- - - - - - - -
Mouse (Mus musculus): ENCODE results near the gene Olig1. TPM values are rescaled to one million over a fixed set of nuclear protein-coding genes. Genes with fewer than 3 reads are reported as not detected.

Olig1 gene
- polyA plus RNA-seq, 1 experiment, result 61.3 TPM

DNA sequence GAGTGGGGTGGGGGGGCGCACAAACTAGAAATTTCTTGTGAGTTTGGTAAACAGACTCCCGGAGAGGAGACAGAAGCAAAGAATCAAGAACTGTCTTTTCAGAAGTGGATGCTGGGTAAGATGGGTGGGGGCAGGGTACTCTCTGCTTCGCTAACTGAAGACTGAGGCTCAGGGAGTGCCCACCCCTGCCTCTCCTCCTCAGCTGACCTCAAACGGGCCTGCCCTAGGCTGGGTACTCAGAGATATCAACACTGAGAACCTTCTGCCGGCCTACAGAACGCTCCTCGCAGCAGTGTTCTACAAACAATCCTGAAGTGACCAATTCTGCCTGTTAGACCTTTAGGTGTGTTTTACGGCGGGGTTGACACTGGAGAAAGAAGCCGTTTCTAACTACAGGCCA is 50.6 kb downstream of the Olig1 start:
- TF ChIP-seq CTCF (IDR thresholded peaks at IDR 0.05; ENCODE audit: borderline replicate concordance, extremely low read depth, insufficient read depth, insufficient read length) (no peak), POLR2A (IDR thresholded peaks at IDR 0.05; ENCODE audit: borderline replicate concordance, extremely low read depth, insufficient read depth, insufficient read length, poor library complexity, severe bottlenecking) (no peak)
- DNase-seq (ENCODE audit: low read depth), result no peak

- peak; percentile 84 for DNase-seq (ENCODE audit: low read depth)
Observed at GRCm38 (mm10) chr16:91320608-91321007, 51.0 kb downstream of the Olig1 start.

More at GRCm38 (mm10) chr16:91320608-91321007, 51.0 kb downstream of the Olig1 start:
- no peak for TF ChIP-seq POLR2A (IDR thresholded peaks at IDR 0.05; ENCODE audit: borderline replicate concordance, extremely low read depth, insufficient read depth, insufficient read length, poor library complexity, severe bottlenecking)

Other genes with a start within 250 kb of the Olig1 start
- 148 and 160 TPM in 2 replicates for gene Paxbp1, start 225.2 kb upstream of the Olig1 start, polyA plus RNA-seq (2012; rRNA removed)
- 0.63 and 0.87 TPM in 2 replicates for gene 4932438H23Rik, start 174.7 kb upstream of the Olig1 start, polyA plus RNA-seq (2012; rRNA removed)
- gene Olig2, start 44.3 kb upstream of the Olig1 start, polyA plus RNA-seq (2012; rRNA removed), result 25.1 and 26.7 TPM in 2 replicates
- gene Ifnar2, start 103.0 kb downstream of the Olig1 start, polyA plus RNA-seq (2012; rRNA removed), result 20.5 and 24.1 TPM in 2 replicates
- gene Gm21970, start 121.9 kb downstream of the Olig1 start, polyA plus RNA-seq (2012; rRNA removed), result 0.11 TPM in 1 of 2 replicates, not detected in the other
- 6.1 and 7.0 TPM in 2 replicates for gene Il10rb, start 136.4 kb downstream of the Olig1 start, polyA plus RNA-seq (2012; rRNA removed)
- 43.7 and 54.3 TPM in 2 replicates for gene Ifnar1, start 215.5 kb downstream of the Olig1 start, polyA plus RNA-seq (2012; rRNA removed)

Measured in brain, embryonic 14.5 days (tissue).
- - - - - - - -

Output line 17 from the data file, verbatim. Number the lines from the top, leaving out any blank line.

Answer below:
- 6.1 and 7.0 TPM in 2 replicates for gene Il10rb, start 136.4 kb downstream of the Olig1 start, polyA plus RNA-seq (2012; rRNA removed)